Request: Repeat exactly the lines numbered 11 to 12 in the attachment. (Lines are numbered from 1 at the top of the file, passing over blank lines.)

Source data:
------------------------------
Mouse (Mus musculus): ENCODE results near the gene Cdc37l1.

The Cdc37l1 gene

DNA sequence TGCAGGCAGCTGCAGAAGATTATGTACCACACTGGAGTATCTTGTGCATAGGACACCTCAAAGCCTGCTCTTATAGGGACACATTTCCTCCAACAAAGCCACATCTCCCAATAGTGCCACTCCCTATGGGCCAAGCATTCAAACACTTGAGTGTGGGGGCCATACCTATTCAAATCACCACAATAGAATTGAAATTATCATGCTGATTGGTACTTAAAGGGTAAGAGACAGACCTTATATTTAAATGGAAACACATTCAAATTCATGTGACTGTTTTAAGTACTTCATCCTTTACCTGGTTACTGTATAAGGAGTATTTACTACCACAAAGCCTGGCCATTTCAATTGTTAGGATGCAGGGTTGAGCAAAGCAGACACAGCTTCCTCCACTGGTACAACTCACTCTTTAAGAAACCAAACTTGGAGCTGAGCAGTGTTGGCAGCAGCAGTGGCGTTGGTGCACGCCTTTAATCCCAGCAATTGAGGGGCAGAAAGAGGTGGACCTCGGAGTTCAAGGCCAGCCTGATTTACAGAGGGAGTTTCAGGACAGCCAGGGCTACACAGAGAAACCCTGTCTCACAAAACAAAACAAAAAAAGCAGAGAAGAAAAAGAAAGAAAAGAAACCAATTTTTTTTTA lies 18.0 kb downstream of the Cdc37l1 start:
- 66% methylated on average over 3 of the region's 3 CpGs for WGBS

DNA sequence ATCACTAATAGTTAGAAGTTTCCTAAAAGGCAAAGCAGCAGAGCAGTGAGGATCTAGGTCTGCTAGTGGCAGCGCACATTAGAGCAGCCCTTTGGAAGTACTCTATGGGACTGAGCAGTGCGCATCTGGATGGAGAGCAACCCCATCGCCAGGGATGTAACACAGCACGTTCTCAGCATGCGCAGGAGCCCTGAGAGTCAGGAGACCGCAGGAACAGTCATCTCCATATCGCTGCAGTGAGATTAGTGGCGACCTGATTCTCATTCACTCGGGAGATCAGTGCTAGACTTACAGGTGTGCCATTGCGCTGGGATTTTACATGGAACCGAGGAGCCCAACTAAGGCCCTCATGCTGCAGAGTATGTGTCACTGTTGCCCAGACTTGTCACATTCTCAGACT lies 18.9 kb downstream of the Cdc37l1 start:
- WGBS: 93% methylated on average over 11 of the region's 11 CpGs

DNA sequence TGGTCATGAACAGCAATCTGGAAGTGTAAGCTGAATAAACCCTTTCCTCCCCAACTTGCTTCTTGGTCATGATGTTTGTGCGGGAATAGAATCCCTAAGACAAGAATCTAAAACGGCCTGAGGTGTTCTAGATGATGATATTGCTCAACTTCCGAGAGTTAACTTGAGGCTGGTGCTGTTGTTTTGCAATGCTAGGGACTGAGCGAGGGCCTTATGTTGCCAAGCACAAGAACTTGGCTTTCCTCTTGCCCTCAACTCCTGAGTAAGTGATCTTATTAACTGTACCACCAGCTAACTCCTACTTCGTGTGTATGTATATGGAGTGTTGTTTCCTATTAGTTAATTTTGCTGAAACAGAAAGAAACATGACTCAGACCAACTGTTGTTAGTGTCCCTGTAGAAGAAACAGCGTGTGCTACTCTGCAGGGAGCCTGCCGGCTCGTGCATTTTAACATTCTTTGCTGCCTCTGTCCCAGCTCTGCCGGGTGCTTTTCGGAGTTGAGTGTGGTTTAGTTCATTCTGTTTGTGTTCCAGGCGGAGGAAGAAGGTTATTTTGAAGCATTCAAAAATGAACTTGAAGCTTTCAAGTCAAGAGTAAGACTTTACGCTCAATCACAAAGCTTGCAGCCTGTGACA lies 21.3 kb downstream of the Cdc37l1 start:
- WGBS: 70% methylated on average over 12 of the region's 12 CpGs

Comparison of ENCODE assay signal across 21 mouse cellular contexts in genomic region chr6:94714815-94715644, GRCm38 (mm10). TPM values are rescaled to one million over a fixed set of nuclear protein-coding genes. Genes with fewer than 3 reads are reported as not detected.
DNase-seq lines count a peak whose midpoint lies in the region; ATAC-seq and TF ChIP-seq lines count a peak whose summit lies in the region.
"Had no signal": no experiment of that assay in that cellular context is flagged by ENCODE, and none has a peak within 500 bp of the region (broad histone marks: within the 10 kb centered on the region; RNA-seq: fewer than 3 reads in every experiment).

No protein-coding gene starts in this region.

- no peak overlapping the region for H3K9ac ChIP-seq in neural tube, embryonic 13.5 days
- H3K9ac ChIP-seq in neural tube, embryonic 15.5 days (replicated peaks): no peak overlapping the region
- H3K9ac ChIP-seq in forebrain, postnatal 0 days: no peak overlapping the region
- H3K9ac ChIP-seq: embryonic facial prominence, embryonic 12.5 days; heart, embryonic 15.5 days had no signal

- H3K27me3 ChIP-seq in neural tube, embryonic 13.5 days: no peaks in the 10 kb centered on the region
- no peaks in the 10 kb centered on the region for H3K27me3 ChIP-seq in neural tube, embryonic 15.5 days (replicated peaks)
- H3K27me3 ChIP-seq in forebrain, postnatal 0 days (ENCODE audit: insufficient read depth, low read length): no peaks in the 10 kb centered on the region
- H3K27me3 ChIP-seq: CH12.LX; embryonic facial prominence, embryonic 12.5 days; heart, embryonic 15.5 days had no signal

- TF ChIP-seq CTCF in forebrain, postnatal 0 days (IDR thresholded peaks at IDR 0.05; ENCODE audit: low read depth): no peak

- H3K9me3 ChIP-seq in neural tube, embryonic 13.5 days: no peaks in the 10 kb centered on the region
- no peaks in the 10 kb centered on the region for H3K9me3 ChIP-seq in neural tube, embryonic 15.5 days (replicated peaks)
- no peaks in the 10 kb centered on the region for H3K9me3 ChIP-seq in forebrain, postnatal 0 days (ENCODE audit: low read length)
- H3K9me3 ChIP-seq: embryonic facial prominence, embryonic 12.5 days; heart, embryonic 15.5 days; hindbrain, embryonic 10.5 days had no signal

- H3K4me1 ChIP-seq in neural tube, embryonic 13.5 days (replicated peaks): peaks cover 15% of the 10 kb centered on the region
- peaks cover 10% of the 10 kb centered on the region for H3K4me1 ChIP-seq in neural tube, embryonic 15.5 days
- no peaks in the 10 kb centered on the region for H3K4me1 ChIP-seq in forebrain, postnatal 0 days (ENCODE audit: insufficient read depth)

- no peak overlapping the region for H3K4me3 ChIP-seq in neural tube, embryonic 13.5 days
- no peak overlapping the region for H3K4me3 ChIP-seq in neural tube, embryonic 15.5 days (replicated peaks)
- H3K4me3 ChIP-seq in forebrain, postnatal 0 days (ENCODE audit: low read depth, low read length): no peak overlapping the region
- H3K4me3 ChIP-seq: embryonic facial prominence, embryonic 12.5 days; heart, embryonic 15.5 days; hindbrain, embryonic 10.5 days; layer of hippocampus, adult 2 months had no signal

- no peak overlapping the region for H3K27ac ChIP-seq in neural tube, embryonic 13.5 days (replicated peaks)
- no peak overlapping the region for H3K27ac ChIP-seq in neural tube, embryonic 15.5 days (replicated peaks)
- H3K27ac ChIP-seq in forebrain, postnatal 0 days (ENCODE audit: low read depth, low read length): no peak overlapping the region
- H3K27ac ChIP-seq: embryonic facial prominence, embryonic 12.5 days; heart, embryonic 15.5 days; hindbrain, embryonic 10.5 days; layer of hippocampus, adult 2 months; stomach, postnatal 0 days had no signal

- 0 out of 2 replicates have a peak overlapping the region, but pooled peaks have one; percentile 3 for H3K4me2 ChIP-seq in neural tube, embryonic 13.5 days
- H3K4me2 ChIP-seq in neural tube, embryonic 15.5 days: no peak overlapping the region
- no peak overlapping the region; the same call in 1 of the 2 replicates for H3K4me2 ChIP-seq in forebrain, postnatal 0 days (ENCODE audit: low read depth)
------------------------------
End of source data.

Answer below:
"Had no signal": no experiment of that assay in that cellular context is flagged by ENCODE, and none has a peak within 500 bp of the region (broad histone marks: within the 10 kb centered on the region; RNA-seq: fewer than 3 reads in every experiment).

No protein-coding gene starts in this region.